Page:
May 14, 2015

1 Dead in Houston Floods after 10 Inches (254 mm) of Rain in 24 Hours Floods have left 1 man dead and prompted over 20 emergency rescues after staggering amounts of rainfall across south east Texas. The state has seemingly been bombarded non stop with… Read Full Article

May 12, 2015

Texas Floods – Man Killed in Corsicana after 10 Inches of Rain Falls in 3 Hours Huge amounts of rain fell in Corsicana, Texas during the late hours of Sunday 10 May into the early hours of Monday 11 May 2015. Corsicana Fire department say they…Read Full Article

May 11, 2015

Floods in Texas Leave 1 Dead and Prompt Dramatic Rescues Parts of central and southern USA, including Texas, Oklahoma, Arkansas, South Dakota and Colorado, endured  storms, tornadoes, torrential rainfall and flooding in a weekend which also a tropical storm hit… Read Full Article

May 5, 2015

Record Rainfall Causes Flash Floods in Kansas and Texas Manhattan, Kansas, and Lubbock, Texas, both suffered flash floods after record levels of rainfall fell between 04 and 05 May 2015. Manhattan, Kansas Flash floods raced through the streets of… Read Full Article

April 14, 2015

Storm Brings Floods to Fort Worth and North Texas Rainstorms during the morning and afternoon of Monday 13 April 2015 resulted in flash floods in Fort Worth and other areas of north Texas. The National Weather Service issued a…Read Full Article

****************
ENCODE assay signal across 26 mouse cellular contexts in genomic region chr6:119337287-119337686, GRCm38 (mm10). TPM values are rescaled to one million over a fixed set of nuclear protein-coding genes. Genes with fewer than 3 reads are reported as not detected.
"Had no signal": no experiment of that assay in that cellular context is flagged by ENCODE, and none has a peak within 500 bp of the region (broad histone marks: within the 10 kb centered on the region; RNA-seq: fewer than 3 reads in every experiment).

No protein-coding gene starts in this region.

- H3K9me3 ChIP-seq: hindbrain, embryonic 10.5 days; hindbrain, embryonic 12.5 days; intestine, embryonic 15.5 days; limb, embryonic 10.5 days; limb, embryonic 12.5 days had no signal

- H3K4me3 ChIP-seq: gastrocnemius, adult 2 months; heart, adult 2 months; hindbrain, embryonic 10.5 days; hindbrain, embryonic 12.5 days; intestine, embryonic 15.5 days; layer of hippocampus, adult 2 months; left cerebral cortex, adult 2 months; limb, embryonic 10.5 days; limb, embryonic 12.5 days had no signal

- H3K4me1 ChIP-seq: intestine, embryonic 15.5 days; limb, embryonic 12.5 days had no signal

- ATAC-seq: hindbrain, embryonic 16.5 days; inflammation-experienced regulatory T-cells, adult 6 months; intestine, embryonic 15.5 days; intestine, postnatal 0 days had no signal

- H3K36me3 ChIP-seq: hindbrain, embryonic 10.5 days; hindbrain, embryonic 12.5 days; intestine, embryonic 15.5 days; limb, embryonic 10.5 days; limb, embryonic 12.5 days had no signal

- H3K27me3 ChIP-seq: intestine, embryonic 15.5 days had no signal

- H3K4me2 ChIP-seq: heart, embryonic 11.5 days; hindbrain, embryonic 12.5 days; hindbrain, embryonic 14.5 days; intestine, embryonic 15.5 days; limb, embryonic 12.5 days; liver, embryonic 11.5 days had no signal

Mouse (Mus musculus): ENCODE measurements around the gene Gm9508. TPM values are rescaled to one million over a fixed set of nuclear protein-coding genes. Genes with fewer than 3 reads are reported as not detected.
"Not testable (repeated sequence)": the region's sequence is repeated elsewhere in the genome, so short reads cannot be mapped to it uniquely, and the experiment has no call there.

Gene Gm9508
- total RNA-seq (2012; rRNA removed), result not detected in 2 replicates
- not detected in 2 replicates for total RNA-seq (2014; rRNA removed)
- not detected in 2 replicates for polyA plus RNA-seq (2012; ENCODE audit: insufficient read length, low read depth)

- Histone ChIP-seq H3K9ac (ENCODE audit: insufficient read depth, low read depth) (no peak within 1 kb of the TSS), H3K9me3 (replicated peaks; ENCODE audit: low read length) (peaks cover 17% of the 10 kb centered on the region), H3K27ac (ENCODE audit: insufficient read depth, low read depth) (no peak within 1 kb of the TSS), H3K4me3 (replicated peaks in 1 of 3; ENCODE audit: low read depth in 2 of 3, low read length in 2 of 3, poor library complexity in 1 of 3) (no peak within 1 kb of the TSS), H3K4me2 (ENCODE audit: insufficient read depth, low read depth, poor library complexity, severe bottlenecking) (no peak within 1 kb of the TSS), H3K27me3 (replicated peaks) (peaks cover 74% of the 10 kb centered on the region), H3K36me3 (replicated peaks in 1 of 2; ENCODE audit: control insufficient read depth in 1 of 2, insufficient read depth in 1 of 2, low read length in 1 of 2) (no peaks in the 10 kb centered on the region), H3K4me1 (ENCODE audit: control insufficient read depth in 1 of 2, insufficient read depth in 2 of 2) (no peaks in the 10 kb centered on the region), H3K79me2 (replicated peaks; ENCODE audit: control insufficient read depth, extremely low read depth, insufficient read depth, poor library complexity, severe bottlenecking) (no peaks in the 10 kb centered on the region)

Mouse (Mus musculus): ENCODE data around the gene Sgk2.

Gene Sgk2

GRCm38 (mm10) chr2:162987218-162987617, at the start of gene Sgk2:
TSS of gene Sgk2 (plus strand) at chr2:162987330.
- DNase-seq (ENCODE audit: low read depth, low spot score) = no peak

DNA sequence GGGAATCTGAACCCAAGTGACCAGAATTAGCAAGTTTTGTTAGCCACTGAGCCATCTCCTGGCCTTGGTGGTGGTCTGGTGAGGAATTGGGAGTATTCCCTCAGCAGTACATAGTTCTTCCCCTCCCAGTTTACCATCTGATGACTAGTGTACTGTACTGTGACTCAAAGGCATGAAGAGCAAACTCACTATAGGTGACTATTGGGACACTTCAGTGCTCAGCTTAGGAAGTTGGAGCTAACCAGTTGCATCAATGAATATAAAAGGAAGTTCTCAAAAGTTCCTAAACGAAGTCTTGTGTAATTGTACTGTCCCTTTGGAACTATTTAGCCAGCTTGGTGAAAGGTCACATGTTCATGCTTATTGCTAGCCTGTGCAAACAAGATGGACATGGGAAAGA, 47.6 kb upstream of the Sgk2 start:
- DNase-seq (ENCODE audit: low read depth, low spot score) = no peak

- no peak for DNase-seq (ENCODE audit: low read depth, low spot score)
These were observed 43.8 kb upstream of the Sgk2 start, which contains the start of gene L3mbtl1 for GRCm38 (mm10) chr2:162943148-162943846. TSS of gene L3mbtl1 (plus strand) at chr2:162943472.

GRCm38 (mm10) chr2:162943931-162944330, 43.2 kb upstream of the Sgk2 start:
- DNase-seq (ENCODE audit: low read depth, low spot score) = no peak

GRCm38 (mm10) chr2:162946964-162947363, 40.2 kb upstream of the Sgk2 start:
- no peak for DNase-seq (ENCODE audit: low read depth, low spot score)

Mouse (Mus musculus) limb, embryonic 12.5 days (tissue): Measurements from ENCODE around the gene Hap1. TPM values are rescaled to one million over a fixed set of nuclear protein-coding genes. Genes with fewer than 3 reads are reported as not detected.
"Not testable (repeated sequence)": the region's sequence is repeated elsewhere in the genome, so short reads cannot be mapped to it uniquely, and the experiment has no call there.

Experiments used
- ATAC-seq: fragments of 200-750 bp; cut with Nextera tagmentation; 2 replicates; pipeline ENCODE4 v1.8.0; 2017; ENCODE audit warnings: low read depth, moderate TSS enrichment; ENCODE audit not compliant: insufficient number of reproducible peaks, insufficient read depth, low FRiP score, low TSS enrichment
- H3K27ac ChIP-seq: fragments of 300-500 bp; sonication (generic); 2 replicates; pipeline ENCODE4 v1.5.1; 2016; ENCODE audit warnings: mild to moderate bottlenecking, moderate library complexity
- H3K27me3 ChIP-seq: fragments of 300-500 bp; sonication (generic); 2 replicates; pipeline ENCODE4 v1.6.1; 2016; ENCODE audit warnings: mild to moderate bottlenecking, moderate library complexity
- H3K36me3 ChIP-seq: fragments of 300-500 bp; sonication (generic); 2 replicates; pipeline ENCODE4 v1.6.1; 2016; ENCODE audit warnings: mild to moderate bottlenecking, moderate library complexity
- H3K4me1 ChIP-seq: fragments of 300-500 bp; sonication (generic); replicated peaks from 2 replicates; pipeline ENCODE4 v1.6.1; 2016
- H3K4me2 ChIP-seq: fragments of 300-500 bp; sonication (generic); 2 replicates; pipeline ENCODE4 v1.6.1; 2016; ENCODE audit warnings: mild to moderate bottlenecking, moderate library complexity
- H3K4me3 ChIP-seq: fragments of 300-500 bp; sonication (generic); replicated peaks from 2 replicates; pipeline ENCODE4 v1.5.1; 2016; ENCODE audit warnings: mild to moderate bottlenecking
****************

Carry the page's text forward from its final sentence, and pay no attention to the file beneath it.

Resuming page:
March 10, 2015

UCS Report – Oil Refineries at Risk of Floods and Storms In a recent report, the Union of Concerned Scientists (UCS) say that coastal energy facilities are at increased risk of floods from sea levels rises and storm surges. The report,…Read Full Article

Year 2014

June 26, 2014

Storms Bring Flash Floods Across Texas Further flooding has struck in Texas, especially around the Fort Worth area and northern Texas earlier this week. Yesterday however was the turn of southern areas of the state, with… Read Full Article

June 23, 2014

Floods Hit Oklahoma and Texas The severe weather system that has been affecting much of the Upper Midwest in USA appears to have moved south. Storms and heavy rainfall hit parts of Texas and Oklahoma.…Read Full Article

June 13, 2014

Waller Creek Flood Tunnel, Austin, Texas, USA Underground flood tunnels are expensive mitigation options that divert river flows around important communities, re-releasing the flow downstream. Costs of flood tunnels vary depending on size and materials used. Following…Read Full Article

May 27, 2014

Thunderstorm and Flash Floods in Houston, Texas Flash floods struck in the Houston, Texas, area yesterday, Monday 26 May 2014. The flooding came after thunderstorms in the area dumped around 3 to 5 inches (7.5 cm to…Read Full Article

Year 2013

November 1, 2013

Flash Floods in Central Texas Strong storms and heavy rainfall left huge areas of central and south east Texas suffering from severe floods. At least two people have been reported as killed. Flood warnings have…Read Full Article

October 14, 2013

Austin, Texas Flash Floods Areas of Austin saw as much as 30cm of rain in just 12 hours on Sunday 13th October, 2013. Barton Springs, north of the city, received 12.1 inches of rain…Read Full Article

May 26, 2013

Flash Floods in Texas, May 2013 Torrential rain has caused severe flooding in Texas, claiming the lives of at least two people. Rescue services have spent the day rescuing residents who are trapped by the floods…Read Full Article

April 29, 2013

Flash Floods in Texas, 2013  It seems the flooding in the USA has moved further south over the weekend. Houston, Texas, was the latest area to be hit, after suffering torrential downpours and storms on…Read Full Article